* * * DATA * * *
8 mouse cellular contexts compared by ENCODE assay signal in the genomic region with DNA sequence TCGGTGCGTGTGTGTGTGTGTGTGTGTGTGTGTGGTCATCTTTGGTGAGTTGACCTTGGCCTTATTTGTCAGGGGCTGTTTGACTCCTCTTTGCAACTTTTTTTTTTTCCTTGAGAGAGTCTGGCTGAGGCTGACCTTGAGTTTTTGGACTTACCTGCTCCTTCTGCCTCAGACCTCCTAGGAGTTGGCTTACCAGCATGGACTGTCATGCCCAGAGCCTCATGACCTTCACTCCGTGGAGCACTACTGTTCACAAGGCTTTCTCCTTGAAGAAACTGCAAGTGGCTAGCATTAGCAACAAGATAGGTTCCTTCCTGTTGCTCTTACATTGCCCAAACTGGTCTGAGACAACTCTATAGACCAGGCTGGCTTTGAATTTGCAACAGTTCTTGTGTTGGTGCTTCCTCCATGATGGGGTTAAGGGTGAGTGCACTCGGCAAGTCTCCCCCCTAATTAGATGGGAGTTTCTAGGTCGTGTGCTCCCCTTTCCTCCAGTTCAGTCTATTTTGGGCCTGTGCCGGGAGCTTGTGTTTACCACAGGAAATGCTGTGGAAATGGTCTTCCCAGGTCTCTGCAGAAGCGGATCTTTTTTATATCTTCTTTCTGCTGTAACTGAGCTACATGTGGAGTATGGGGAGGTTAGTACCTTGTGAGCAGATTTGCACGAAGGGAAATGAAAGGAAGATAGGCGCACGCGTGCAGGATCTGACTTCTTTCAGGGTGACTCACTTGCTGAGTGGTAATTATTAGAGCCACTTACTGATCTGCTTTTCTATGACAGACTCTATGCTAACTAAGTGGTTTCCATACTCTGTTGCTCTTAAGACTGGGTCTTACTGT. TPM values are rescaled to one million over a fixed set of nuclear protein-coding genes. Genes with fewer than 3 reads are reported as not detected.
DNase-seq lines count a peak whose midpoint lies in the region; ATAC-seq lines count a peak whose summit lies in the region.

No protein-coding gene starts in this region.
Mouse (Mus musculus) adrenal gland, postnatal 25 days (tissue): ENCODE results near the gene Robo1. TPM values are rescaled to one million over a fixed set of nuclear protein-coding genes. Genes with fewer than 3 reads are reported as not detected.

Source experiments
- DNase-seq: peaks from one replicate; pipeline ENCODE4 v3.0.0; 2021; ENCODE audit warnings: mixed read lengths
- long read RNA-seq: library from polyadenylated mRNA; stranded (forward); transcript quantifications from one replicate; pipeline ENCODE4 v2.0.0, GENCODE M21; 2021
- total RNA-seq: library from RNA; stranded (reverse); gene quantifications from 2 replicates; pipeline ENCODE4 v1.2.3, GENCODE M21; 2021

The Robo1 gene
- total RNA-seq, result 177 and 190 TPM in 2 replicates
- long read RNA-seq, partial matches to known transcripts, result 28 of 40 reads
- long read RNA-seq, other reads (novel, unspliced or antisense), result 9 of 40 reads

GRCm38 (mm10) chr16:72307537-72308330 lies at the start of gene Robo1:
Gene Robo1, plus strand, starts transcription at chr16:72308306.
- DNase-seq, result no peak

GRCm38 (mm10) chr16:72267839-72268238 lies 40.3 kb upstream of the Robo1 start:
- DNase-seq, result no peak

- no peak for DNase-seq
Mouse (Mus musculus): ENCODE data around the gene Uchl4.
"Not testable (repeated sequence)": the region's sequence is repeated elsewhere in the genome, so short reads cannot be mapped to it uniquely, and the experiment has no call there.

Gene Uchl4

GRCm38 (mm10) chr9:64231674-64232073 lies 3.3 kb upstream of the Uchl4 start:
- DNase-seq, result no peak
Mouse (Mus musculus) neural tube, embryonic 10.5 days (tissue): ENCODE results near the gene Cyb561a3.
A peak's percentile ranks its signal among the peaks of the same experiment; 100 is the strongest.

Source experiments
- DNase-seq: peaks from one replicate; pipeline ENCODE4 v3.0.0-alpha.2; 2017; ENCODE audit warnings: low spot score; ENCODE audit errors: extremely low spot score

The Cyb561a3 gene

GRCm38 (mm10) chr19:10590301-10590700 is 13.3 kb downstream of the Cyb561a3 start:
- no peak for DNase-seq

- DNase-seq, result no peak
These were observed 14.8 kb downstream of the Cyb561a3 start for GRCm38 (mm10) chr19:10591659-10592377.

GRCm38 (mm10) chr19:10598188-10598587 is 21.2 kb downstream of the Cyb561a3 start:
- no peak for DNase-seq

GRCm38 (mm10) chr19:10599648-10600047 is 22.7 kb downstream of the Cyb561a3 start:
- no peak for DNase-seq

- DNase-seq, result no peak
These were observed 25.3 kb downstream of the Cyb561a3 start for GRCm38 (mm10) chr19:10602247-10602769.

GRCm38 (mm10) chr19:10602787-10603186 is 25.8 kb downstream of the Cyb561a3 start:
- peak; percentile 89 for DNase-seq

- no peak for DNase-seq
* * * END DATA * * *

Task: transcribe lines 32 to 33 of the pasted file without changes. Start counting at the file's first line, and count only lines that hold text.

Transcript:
These were observed 14.8 kb downstream of the Cyb561a3 start for GRCm38 (mm10) chr19:10591659-10592377.

GRCm38 (mm10) chr19:10598188-10598587 is 21.2 kb downstream of the Cyb561a3 start: